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Jordan cannot work single-handedly to address water, energy issues

By Mahmoud Al Abed, Jordan Times
Tuesday, November 28, 2006

AMMAN — Jordan, which tops the list of the world’s 10 thirstiest countries and imports 97 per cent of its energy, cannot work single-handedly to address these twin problems, speakers at an annual scientific event said on Monday.

In his remarks at the opening of the 12th Jordanian Scientific Week yesterday, HRH Prince Hassan said the approach to address issues of water and energy should be expanded by inviting other countries and regions to be part of efforts to work out solutions.

The world’s population is growing by a quarter of a million people everyday and resources are getting scarcer, he said.

Participants at the event, organised by the Higher Council for Science and Technology (HCST), are discussing five major topics related to energy, water and the human environment.

The Prince said a solution to the energy shortage through feasible use of renewable alternative sources, which can also be used to produce water, is likely to defuse conflicts, especially those motivated by the struggle over oil.

The region where Jordan is located, he added, should first be clear of weapons of mass destruction and the funds spent on these programmes and the arms race should be directed towards research in the field of renewable energy and efforts aimed at addressing global challenges such as climate change and global warming.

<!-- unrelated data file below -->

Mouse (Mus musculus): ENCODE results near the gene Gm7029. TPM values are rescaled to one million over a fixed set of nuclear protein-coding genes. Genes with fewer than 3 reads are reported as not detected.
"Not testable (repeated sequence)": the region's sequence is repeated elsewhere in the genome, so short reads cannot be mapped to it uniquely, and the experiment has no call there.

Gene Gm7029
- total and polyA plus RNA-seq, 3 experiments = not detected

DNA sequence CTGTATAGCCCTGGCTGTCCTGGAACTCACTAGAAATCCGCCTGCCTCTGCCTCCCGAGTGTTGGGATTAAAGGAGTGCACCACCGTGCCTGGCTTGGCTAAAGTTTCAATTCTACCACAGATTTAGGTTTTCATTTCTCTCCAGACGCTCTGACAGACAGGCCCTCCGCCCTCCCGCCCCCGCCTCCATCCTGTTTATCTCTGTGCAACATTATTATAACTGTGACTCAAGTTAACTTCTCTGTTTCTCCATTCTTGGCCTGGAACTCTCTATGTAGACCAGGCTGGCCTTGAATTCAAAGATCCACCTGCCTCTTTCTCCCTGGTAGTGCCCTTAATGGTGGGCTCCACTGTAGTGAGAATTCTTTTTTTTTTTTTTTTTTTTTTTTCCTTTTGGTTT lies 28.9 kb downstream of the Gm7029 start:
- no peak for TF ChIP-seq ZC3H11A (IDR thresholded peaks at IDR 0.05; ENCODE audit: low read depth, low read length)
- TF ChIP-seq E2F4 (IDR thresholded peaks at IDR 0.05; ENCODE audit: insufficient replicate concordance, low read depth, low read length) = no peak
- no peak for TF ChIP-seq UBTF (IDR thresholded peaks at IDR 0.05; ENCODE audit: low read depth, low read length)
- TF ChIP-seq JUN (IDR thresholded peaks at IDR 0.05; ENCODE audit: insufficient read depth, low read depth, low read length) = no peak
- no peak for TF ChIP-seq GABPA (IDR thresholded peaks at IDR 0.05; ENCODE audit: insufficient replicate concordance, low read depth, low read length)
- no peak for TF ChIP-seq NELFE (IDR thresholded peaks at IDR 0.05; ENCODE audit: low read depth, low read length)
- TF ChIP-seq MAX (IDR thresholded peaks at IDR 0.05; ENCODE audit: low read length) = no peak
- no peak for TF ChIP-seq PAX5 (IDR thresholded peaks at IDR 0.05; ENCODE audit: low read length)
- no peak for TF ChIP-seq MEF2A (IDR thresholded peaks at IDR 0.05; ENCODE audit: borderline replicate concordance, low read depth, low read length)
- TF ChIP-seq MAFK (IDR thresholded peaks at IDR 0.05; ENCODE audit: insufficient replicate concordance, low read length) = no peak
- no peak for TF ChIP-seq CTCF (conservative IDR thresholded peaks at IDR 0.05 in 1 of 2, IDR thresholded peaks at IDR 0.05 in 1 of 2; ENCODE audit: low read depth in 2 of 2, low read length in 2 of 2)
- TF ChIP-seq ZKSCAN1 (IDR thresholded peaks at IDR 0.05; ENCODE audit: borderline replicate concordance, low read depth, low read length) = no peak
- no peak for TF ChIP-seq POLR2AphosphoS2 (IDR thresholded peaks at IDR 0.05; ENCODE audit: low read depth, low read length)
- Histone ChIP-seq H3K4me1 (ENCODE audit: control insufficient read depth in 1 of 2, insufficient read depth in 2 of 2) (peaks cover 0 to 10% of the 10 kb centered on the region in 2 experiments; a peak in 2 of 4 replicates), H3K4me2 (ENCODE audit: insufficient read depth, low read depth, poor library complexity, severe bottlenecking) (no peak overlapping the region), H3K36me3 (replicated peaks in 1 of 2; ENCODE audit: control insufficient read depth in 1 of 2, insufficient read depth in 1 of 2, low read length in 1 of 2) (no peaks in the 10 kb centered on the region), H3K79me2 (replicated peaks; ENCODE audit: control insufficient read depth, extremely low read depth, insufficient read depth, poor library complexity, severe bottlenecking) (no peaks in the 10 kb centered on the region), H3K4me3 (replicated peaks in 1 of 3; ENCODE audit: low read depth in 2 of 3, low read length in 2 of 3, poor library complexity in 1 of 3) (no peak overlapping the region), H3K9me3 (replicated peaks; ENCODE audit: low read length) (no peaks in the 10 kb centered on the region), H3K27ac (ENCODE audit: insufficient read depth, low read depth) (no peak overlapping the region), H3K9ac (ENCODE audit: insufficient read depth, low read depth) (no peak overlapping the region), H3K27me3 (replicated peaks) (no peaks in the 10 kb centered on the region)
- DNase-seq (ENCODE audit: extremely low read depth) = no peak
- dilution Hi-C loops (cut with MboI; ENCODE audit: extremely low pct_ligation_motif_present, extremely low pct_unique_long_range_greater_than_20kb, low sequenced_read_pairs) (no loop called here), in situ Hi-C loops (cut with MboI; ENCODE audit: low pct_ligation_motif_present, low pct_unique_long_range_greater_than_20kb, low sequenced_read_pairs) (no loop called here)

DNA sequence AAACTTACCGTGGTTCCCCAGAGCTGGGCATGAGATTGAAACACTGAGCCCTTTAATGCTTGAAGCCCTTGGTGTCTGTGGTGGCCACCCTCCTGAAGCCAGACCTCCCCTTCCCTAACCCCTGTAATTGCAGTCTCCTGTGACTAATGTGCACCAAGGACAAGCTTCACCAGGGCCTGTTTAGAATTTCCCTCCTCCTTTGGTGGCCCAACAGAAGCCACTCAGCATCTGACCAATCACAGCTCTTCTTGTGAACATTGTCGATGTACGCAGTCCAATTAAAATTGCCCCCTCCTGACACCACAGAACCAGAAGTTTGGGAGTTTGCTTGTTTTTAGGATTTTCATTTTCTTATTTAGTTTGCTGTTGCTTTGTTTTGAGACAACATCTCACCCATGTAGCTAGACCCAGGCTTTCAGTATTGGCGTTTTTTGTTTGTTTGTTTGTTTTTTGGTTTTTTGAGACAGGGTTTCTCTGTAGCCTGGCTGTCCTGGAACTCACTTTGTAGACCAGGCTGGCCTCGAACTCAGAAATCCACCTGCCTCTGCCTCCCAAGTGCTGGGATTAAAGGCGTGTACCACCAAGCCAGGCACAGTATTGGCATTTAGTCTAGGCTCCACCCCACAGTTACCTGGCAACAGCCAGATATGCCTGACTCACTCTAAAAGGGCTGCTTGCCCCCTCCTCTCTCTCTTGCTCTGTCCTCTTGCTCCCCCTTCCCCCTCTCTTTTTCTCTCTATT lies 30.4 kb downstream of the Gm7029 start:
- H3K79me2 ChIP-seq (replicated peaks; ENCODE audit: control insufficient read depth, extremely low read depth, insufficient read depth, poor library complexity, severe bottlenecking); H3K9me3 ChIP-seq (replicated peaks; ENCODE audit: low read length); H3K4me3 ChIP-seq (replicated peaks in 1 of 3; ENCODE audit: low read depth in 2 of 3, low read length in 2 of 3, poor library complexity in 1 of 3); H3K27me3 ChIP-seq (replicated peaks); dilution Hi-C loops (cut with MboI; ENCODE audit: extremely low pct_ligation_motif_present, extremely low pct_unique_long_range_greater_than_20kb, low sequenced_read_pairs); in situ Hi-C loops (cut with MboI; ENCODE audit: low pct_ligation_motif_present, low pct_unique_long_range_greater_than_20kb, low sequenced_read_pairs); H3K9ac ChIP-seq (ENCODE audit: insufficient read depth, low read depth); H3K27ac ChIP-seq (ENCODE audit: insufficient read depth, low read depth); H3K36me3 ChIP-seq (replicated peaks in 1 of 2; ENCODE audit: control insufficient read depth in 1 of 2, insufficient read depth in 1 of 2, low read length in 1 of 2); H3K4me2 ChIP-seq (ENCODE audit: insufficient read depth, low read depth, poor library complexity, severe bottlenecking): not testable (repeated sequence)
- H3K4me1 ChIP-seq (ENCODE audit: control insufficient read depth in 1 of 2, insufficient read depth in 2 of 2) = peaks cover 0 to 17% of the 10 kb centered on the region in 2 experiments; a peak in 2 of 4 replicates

“I am reinventing the wheel when I say that we, our neighbours and the entire planet are in the same boat. Global warming and climate change are threats to us all. Lack of rain leads to drought, jeopardises the lives of people and their livestock and triggers waves of immigration, misery and human suffering,” Prince Hassan said.

In this context, he suggested a comprehensive development plan for the region extending from West Asia to East Africa, underlining the fact that countries in this region share similar challenges.

“If there are already no mechanisms for regions like these, new ones should be worked out so as to define their priorities and find common ground between their identities on the one hand, and the requirements of globalisation on the other,” the Prince told an audience of mainly scientists and researchers from Jordanian institutions.

In his address at the event, newly appointed Minister of Energy and Natural Resources Khalid Shraideh, who held the post of the HCST secretary general and presided over the event’s preparatory committee, focused on the role of science and technology in the drafting of water and energy policies and strategies, management and consumption control.

He called for establishing an entity to manage technology transfer and for local development of technology related to these fields. The proposed entity should also network with peer organisations in the world and, ultimately, play an effective role in the development process in Jordan.

The opening ceremony also included a lecture by Professor Norbert Auner from the Goethe-University in Frankfurt, who discussed prospects of using silicon as an energy carrier and Jordan’s potential in this regard.

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